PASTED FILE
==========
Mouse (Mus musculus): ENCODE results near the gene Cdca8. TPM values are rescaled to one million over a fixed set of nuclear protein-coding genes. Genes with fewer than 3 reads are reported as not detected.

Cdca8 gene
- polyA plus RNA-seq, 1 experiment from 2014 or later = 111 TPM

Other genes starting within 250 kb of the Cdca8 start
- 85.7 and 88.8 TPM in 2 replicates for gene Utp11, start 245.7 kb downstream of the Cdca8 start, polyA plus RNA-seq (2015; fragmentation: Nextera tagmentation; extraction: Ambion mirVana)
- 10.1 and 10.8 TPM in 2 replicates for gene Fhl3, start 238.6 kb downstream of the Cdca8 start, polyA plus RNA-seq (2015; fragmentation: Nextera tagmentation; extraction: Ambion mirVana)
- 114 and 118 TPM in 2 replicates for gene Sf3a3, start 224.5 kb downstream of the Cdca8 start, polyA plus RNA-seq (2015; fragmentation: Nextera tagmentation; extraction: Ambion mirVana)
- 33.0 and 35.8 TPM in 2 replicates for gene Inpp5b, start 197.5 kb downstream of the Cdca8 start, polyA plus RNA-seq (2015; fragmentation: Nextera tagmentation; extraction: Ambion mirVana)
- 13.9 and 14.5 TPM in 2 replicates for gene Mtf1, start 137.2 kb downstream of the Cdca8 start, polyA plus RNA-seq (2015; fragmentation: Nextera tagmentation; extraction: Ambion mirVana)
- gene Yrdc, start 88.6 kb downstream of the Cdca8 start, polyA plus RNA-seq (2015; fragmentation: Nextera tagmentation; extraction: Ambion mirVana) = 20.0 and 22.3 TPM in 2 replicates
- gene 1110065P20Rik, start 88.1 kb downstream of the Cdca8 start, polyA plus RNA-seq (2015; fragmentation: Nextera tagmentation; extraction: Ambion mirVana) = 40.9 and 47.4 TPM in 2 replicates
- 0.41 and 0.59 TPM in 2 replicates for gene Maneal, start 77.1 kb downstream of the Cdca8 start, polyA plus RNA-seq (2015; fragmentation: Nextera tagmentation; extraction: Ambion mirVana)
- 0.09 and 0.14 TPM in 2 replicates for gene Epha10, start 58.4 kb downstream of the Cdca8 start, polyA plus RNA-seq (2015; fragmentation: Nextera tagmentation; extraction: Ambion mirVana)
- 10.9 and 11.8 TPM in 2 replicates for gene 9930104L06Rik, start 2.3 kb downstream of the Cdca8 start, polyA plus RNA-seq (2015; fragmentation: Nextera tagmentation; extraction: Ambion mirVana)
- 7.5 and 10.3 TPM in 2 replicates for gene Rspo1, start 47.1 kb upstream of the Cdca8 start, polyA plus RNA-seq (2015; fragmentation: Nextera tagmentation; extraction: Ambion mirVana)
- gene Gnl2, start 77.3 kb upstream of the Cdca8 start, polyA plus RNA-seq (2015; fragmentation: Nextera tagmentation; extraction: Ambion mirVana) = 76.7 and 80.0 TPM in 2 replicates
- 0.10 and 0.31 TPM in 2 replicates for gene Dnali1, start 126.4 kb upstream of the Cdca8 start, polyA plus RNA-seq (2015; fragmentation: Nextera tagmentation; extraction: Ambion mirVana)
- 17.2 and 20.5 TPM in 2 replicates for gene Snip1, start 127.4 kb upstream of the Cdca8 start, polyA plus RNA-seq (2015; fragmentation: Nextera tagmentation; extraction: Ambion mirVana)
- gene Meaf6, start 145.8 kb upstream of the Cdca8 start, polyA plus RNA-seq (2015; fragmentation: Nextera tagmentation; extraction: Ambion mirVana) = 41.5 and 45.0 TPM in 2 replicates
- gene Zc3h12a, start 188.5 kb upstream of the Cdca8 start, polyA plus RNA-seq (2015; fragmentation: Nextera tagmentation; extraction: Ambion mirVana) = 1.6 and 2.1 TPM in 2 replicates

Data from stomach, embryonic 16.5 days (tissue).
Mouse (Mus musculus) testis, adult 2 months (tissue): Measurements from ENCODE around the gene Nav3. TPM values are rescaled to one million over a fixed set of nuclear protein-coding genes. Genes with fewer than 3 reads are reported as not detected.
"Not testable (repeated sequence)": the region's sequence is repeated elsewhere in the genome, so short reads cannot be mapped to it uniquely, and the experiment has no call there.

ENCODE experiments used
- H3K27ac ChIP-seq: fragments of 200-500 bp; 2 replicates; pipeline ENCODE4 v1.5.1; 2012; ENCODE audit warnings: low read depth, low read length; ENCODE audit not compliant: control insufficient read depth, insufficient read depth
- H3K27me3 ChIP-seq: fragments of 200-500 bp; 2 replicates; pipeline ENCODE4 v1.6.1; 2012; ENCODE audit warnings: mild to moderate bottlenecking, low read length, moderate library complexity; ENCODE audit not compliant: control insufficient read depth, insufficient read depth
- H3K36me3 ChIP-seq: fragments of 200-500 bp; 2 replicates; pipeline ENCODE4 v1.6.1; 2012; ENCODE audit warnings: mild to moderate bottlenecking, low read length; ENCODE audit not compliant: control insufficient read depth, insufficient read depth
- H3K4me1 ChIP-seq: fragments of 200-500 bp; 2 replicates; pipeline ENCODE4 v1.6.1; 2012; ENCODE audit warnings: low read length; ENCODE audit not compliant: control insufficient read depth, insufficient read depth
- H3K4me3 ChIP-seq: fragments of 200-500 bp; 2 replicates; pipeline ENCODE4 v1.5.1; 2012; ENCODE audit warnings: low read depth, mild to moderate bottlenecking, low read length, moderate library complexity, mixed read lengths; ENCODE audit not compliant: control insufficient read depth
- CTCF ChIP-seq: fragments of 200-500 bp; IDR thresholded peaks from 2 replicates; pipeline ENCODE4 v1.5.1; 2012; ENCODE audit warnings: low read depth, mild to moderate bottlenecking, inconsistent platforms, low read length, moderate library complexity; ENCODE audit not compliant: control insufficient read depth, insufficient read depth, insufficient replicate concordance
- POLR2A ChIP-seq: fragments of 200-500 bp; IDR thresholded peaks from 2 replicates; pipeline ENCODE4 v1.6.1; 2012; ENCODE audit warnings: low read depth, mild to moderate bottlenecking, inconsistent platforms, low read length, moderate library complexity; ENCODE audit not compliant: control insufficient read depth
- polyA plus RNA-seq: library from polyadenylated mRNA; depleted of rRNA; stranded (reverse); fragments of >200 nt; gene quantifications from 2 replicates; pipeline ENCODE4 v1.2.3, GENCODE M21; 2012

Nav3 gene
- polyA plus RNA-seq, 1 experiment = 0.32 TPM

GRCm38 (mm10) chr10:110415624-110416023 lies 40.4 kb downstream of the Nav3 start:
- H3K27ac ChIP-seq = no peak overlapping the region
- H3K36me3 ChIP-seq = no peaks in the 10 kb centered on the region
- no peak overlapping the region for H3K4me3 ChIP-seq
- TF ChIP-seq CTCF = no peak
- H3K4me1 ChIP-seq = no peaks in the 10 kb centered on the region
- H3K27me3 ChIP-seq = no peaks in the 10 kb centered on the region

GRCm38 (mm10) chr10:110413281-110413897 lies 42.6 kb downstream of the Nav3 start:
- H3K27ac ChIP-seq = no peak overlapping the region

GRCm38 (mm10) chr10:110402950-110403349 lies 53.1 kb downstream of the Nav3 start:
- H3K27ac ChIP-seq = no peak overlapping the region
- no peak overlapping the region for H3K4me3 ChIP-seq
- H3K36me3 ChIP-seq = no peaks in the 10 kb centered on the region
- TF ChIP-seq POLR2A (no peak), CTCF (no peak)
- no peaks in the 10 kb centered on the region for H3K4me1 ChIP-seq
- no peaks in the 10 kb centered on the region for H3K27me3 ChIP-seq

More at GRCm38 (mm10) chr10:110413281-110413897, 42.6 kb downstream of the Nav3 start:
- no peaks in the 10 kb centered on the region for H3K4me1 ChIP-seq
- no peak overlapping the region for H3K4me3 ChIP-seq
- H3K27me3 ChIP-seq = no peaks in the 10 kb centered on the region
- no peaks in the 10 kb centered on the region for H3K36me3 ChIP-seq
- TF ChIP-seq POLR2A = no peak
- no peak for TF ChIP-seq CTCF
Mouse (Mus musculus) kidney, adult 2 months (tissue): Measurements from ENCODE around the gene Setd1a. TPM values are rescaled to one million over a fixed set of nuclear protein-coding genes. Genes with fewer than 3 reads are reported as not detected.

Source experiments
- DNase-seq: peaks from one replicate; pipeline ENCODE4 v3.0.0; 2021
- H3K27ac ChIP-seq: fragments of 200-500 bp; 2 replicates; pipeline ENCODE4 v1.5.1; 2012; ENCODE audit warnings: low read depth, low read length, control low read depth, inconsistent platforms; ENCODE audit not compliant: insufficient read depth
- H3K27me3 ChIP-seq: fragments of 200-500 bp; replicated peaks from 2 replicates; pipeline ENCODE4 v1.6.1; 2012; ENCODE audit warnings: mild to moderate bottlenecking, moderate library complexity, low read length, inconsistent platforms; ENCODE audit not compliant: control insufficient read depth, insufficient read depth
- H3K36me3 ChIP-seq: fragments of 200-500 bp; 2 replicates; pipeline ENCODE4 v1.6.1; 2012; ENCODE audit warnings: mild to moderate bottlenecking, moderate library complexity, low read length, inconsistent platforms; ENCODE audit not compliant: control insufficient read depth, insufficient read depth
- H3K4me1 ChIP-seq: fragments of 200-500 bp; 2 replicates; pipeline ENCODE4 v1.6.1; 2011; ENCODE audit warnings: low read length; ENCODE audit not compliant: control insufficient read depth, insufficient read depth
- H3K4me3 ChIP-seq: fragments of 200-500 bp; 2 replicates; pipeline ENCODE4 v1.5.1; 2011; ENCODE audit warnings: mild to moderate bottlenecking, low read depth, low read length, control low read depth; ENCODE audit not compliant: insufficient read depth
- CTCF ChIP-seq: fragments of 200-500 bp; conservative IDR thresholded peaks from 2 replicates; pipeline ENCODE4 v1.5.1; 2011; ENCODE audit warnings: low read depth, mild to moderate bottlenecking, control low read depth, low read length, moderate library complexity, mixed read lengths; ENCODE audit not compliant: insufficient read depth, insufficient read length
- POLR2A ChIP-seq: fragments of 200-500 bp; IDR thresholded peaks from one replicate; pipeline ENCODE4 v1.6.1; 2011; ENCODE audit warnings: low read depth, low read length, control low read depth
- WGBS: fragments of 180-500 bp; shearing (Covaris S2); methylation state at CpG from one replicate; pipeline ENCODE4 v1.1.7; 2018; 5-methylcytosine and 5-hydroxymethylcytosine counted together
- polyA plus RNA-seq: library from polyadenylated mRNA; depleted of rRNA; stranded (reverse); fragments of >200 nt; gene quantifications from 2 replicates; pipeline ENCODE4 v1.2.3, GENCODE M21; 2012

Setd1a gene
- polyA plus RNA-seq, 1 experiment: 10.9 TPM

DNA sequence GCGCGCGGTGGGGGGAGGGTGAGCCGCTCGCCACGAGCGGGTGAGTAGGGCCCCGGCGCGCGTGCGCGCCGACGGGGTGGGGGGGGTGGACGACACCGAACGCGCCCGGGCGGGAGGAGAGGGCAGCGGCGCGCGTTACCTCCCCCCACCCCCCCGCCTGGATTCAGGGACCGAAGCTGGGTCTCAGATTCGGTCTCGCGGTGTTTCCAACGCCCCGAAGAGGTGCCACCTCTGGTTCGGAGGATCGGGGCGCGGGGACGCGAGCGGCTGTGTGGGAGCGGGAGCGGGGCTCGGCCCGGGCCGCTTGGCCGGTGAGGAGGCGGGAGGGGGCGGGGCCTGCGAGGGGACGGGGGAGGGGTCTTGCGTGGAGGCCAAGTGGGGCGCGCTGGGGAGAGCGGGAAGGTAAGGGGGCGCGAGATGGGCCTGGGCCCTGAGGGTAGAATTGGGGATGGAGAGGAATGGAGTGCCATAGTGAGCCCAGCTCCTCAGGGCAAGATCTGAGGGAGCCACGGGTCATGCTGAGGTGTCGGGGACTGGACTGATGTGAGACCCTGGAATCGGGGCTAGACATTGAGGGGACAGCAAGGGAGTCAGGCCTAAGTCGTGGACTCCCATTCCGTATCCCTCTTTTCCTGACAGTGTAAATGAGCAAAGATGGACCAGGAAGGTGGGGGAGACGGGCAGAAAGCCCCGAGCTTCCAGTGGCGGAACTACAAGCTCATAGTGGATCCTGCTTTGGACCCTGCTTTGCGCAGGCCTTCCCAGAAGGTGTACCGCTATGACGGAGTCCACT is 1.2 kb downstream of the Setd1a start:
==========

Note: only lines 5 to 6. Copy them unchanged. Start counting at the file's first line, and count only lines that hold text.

- 85.7 and 88.8 TPM in 2 replicates for gene Utp11, start 245.7 kb downstream of the Cdca8 start, polyA plus RNA-seq (2015; fragmentation: Nextera tagmentation; extraction: Ambion mirVana)
- 10.1 and 10.8 TPM in 2 replicates for gene Fhl3, start 238.6 kb downstream of the Cdca8 start, polyA plus RNA-seq (2015; fragmentation: Nextera tagmentation; extraction: Ambion mirVana)